#include<iostream>

using namespace std;

class product 
{
private:
    int code;
    char name[20];
    double price;
int instock;
double soldperyear[12];
public:
    product(int,char[],double,int);
    void setproduct(int c , char n[],double p,int i)
    {
    setcode(c);
    setname(n);
    setprice(p);
    setinstock(i);
    }
    void peryear(int i)
    {
    for ( i=1;i<=12;i++)
        soldperyear[i]=0;}
void setcode(int c)
{
    if(c>=2500&&c<=2750)
        code=c;
    else 
        code=2500;
}
void setname(char n[])

{
strncpy(name, n,19);
        name[19]='\0';}
void setprice(double p)
{
price = p> 0.0?p:0.0;
}
void setinstock(int i)
{i=0;
    instock=i;
}
int getcode()
{ return code;}
char * getname()
{
return name;
}
double getprice()
{
return price;
}
int getstock()
{
    return instock;
}
void increment(int inc)
{
    instock=instock +inc ;
}
void decrement(int ins,int month)
{if(instock>=ins){
    instock-=ins;
    soldperyear[month]+=ins;}
else cout<<" not enough products in stock "<<endl;
}
int total (){
int total =0;
for (int i=1;i<=12;i++)
total +=soldperyear[i];
return total ;

}
void print() {

    cout<<" Product: "<<endl;
    cout<<"code :"<<getcode()<<endl;
    cout<<"Name : "<<getname()<<endl;
    cout<<"price: "<<getprice()<<endl;
    cout<<"sold per year : " <<total()<<endl;
    cout<<" In stock : " <<getstock()<<endl;



}

};
product::product(int c, char n[], double p, int i){
  setproduct( c ,  n, p, i);

}
void main()
{






}


Create a class product with the following data members: 

   Code – The product’s code
The valid values are any number between 2500 and 2750
(Defaults to 2500) 

   Name - The product’s name. Ex. “Japanese Corner” or “Rustic Table”…. 
(string of 20 characters. Defaults to “New Product”) 

   Price - The product’s price 
A double value representing the product’s price. The valid values should be greater than 0.0. (Defaults to 0.0) 

   SoldPerYear – A 12 elements array of double that saves the sales per month over the span of a year. (The elements’ values must default to 0) 

   InStock – The number of items available (Defaults to 0)

And the following member functions: 
   A constructor with default arguments for Code, Name, Price and InStock
   Set functions with integrity checks for Code, Name, Price and InStock
   Get functions for Code, Name, Price and InStock
   A member function that increments InStock by a certain value. 
   A member function that decrements InStock by a certain value while it increments one of the elements of SoldPerYear.  Make sure that the value is less than or equal to Available; if not display an error message.
   A member function that calculates the total sales for the year.
   A print function to print all attributes of a product. 

Write a program to test your class by: 
   Creating two objects, a pointer and a reference. 
   Using the two objects, pointer and reference test all the member functions of your class 

Edited 1 Year Ago by samer.aboufakher.3

lol guys i told u i need help in the main at 

    Using the two objects, pointer and reference test all the member functions of your class 

lol guys i told u i need help in the main at

Using the two objects, pointer and reference test all the member functions of your class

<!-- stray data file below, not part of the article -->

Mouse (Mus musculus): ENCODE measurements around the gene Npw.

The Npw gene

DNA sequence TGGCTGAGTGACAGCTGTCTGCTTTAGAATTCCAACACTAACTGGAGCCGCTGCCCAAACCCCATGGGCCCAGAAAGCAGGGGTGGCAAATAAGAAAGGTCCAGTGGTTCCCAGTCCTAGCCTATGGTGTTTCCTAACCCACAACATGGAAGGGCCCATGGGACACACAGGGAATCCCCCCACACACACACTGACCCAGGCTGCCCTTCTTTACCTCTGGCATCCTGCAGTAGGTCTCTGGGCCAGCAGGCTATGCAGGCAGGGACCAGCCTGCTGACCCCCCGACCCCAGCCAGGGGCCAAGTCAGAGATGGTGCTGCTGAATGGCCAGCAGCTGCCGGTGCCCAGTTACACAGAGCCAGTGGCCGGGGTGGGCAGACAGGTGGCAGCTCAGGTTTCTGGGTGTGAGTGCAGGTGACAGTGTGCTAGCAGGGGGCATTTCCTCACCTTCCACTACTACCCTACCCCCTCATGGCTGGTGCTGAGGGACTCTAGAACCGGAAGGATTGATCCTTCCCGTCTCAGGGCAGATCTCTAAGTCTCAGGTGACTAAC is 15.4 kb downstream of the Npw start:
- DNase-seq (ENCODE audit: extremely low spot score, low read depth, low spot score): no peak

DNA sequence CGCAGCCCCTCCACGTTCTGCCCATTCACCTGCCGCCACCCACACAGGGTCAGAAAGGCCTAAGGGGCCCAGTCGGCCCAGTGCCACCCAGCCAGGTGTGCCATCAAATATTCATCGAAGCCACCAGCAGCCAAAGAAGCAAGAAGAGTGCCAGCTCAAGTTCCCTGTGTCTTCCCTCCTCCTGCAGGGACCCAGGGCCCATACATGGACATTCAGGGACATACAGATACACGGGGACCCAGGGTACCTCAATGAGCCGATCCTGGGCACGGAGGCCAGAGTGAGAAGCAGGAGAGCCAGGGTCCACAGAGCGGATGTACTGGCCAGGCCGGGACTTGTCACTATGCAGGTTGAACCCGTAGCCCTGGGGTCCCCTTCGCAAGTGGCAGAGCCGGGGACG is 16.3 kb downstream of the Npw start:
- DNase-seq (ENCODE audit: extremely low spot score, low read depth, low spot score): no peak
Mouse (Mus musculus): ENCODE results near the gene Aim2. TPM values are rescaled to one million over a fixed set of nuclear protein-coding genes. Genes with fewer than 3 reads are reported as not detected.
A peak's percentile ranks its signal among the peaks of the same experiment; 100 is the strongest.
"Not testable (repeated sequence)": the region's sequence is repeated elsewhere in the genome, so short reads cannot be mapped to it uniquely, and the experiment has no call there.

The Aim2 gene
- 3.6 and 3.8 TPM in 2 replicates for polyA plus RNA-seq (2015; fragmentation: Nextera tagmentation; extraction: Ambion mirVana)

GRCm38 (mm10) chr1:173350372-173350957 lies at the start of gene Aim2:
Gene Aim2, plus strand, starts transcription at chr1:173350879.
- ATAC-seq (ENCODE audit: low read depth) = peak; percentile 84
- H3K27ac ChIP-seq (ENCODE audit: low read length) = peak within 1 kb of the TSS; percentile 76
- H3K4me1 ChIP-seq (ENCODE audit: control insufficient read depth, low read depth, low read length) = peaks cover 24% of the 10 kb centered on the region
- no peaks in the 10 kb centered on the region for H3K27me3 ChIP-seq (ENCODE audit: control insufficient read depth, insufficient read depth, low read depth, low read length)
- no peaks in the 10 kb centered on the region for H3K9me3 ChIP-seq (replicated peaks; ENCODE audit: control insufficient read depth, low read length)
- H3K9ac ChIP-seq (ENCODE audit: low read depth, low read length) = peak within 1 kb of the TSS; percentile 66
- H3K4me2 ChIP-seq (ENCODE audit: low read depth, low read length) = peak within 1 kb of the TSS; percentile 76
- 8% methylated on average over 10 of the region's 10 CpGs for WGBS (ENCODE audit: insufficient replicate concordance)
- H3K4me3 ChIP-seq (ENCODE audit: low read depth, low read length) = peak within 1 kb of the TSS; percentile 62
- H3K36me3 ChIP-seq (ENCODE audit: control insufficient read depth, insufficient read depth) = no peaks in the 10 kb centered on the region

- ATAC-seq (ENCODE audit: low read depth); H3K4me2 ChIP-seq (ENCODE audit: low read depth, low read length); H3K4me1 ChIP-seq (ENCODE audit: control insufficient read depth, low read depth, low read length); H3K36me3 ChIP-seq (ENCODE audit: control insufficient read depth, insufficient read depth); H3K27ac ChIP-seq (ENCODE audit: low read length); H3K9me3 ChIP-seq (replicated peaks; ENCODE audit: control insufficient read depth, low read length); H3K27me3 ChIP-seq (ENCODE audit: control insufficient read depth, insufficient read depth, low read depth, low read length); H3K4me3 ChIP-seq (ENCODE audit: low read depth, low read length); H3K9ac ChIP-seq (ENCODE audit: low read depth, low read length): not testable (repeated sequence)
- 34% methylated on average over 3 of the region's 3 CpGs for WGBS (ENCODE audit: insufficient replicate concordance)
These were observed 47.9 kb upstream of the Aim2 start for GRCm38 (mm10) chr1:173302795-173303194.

Actually, you didn't; you simply copied the assignment statement with no information of where you needed help. In any case, you'll need to be more specific than this if we're going to be able to help you with it. What aspect of writing the test code has you troubled?

Are you uncertain how to test the class functions? We can give some advice on the matter, but we cannot write the tests for you. Realistically, it seems straightforward enough, the only real problem is that you'd need to test it in the two cases of a reference and of a pointer, which means using the local member notation for the former and the member indirection notation for the latter. Were you explained these notations clearly, and do you see why they differ?

BTW, in C++ the main() function always is of type int, and has to have a return value of either zero or some error code. Always, without exception. While it was permissible in earlier versions of the C standard (in order to accomodate some non-standard operating systems), it has never been acceptable in C++, even pre-standard. Your compiler should be warning you about this, and the fact that it isn't is a sign that it isn't a standards-compliant compiler.

Edited 1 Year Ago by Schol-R-LEA

lol are you sure you know c++ for real ?? cause the main can also be void and in this case i need it void ! but dont worry i just solved the problem thanks for ur help !

Trust me, while your compiler may accept void main(), and your instructor may have claimed it is acceptable, the standard does not. I would direct you to this C and C++ FAQ and this essay for clarification on the subject. The point is that in C++, the main() function must explicitly return a status code to the operating system, no exceptions, and if a compiler allows you to declare main() as void, it is a fault in the compiler, not a feature of the language.

Edited 1 Year Ago by Schol-R-LEA

In current c++ compilers, main() must return an int, NOT void. That is deprecated, and will generate errors or warnings with any recent (since 1999 or so) c++ compiler.

This article has been dead for over six months. Start a new discussion instead.